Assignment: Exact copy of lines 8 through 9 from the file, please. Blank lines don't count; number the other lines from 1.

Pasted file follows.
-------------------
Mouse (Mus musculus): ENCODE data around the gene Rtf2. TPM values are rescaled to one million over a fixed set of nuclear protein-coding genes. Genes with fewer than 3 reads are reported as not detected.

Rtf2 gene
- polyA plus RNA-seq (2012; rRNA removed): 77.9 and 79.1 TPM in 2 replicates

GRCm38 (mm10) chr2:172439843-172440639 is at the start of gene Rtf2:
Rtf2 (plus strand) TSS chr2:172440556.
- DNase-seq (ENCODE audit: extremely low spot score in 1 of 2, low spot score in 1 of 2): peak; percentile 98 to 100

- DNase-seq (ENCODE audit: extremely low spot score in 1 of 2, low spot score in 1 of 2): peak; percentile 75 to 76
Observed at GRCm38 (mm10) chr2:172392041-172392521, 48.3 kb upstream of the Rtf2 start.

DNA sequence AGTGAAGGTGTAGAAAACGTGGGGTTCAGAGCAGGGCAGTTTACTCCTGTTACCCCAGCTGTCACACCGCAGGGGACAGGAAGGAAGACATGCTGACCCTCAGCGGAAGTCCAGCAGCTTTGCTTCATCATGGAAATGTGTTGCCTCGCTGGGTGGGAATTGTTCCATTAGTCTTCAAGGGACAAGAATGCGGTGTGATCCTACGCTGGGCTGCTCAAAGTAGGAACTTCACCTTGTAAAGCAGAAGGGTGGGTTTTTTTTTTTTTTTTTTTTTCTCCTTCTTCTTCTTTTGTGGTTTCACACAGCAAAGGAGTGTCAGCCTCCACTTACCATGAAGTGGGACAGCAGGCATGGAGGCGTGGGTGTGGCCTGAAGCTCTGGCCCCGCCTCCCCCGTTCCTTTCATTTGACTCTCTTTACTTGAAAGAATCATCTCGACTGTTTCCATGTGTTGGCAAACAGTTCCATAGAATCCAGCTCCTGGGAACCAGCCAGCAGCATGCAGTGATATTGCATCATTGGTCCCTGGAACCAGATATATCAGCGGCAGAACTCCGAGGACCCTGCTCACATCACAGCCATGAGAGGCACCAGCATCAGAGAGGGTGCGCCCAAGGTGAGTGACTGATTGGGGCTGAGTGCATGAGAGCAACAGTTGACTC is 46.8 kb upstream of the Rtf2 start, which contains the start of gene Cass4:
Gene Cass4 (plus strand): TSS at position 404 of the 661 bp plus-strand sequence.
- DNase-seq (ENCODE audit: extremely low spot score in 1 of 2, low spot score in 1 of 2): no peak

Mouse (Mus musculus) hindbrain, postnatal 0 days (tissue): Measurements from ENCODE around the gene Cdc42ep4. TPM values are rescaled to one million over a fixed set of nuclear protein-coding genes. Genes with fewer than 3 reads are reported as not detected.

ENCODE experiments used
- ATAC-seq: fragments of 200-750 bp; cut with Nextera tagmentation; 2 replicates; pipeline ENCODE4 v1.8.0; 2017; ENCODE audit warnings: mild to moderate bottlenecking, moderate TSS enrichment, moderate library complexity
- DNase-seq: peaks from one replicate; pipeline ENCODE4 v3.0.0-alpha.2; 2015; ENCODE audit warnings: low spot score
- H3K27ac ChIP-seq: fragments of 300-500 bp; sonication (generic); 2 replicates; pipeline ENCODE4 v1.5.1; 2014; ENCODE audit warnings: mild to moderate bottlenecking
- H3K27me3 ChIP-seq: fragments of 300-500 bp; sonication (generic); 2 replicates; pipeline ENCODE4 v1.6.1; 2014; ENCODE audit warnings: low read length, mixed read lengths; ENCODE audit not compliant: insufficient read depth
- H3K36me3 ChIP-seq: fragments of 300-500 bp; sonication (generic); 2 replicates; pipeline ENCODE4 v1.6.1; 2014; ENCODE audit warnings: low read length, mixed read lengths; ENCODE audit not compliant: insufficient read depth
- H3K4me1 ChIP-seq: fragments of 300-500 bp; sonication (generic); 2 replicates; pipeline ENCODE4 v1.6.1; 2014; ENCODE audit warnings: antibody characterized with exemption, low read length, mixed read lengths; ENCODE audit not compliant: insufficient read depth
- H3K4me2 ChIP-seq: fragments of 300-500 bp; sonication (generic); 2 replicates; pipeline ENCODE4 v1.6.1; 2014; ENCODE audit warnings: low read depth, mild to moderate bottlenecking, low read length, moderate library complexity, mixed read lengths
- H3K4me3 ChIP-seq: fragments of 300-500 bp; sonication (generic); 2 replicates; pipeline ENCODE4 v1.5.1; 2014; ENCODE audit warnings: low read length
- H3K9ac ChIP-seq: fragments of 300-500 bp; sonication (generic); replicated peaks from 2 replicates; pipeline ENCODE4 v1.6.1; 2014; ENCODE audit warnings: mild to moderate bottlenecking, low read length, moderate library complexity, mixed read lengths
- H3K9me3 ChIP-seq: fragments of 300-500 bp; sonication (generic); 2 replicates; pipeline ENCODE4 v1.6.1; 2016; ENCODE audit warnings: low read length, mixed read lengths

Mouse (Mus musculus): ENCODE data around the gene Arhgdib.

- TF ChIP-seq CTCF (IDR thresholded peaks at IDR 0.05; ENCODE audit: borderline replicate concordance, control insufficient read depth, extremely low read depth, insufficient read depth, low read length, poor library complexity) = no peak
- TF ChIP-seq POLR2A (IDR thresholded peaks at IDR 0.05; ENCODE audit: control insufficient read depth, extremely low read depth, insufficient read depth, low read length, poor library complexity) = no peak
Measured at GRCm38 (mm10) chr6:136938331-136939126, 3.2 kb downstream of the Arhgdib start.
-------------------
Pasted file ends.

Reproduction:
Observed at GRCm38 (mm10) chr2:172392041-172392521, 48.3 kb upstream of the Rtf2 start.

DNA sequence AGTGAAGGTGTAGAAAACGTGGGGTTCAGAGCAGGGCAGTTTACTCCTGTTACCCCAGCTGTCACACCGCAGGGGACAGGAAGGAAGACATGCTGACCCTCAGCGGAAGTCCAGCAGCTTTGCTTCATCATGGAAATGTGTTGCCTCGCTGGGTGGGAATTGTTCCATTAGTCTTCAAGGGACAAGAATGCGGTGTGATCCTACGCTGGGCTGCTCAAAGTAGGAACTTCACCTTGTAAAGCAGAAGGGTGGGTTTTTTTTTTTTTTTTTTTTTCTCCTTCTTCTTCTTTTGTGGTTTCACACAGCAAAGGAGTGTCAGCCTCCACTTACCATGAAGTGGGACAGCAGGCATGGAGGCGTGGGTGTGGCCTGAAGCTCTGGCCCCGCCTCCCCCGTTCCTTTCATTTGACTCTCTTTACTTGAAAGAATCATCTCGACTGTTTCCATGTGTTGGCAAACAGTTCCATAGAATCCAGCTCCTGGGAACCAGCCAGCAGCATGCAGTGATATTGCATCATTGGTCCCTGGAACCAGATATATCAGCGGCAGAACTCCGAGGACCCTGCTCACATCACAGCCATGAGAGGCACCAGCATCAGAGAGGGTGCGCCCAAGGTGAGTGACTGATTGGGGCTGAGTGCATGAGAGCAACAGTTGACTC is 46.8 kb upstream of the Rtf2 start, which contains the start of gene Cass4: